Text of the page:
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The History of Shipmast Locust

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Shipmast locust (Robinia pseudoacacia var. rectissima) is a much better tree than the ordinary black locust (Robinia pseudoacasia L.) in erosion control operations. Although this variety of black locust has been known to be on Long Island for a great number of years, it was given little systematic attention until about 1920. In the following article, S. B. Detwiler gives the historical background of the shipmast locust. The author also gives special recognition to the long interest of Henry Hicks of Westbury, Long Island, in this outstanding tree.

Document Type: Journal Article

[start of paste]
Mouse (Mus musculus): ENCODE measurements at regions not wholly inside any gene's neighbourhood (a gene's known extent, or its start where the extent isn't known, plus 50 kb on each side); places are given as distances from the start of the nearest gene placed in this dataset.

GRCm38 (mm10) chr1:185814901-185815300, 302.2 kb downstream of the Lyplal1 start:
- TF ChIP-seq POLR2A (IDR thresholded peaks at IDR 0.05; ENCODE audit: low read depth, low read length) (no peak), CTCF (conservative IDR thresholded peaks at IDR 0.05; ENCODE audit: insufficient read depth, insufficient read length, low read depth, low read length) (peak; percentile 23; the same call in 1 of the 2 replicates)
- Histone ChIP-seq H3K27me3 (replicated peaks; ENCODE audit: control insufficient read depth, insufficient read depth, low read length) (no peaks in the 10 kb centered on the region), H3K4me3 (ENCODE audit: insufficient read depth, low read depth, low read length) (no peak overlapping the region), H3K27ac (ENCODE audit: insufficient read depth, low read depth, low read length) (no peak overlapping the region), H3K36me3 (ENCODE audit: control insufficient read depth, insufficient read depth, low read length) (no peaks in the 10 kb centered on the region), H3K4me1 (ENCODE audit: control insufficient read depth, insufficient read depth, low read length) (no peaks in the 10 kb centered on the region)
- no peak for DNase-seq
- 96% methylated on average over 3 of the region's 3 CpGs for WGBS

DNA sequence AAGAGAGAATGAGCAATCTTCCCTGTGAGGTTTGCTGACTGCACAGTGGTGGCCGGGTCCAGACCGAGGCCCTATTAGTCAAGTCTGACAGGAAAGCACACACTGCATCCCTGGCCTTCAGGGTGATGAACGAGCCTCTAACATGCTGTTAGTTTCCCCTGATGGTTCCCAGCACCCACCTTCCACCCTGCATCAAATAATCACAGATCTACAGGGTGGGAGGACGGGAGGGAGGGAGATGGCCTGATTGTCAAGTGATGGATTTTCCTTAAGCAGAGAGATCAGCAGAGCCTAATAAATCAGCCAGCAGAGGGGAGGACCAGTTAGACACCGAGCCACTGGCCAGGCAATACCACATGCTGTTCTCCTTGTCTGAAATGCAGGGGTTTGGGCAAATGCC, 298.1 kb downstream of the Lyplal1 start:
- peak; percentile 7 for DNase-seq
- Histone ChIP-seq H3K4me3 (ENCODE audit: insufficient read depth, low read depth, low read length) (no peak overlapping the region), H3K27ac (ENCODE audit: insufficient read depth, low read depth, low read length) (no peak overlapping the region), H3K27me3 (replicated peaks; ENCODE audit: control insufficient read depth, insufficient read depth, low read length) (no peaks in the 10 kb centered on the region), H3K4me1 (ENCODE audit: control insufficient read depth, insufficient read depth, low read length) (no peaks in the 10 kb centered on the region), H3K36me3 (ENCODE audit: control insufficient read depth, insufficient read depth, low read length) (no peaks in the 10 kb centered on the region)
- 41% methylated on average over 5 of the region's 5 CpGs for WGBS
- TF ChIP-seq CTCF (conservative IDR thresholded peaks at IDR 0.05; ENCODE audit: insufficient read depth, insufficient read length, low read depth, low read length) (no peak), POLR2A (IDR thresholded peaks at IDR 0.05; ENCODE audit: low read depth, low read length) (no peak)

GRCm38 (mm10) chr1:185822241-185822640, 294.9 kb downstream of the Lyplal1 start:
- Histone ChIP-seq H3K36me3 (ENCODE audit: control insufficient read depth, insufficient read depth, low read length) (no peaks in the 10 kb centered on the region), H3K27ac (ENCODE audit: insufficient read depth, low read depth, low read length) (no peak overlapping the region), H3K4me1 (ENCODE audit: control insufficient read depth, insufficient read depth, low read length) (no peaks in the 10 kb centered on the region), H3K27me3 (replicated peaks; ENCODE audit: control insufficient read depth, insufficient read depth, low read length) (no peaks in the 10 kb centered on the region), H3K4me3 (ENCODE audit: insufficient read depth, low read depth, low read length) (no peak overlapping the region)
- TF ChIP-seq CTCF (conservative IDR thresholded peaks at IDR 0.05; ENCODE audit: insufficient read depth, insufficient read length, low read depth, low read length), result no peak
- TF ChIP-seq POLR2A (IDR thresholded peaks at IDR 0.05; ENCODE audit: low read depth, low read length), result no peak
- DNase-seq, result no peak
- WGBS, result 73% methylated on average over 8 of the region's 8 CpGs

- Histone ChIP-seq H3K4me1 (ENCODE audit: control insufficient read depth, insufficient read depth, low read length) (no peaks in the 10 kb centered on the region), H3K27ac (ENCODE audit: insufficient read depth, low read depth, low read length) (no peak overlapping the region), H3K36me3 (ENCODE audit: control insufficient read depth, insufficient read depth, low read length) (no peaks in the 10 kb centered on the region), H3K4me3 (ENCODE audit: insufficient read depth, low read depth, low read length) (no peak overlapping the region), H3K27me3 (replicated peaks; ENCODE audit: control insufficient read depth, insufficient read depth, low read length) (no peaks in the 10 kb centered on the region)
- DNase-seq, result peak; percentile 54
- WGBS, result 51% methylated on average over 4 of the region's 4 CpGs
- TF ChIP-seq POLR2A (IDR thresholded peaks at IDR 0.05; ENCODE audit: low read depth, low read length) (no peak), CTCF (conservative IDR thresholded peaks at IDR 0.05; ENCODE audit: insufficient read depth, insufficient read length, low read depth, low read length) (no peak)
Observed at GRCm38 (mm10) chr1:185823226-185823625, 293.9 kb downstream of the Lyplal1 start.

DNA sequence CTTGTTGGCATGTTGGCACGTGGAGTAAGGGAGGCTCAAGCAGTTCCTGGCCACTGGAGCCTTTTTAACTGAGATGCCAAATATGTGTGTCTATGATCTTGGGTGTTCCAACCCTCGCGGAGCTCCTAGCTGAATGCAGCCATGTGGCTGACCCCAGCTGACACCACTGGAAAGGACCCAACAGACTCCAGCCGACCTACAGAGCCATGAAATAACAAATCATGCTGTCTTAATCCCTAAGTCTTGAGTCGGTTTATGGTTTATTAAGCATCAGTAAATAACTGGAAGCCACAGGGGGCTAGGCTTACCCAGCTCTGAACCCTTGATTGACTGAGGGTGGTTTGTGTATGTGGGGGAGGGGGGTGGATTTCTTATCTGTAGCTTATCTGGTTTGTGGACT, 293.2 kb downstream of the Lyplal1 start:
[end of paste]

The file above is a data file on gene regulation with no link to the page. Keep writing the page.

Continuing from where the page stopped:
Affiliations: Section of Hillculture Studies, Soil Conservation Service

Publication date: August 1, 1937

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  • The Journal of Forestry is the most widely circulated scholarly forestry journal in the world. In print since 1902, the Journal has received several national awards for excellence. The mission of the Journal of Forestry is to advance the profession of forestry by keeping forest management professionals informed about significant developments and ideas in the many facets of forestry: economics, education and communication, entomology and pathology, fire, forest ecology, geospatial technologies, history, international forestry, measurements, policy, recreation, silviculture, social sciences, soils and hydrology, urban and community forestry, utilization and engineering, and wildlife management. The Journal is published bimonthly: January, March, May, July, September, and November.

    2015 Impact Factor: 1.476
    Ranking: 22 of 66 in forestry

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